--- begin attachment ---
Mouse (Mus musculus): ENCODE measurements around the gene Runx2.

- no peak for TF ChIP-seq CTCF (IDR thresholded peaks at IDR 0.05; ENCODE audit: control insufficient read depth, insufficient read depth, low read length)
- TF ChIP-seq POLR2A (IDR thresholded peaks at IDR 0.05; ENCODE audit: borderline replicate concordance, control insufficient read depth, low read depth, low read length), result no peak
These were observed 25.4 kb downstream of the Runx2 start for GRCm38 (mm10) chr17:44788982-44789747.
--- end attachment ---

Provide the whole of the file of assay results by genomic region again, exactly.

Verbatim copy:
Mouse (Mus musculus): ENCODE measurements around the gene Runx2.

- no peak for TF ChIP-seq CTCF (IDR thresholded peaks at IDR 0.05; ENCODE audit: control insufficient read depth, insufficient read depth, low read length)
- TF ChIP-seq POLR2A (IDR thresholded peaks at IDR 0.05; ENCODE audit: borderline replicate concordance, control insufficient read depth, low read depth, low read length), result no peak
These were observed 25.4 kb downstream of the Runx2 start for GRCm38 (mm10) chr17:44788982-44789747.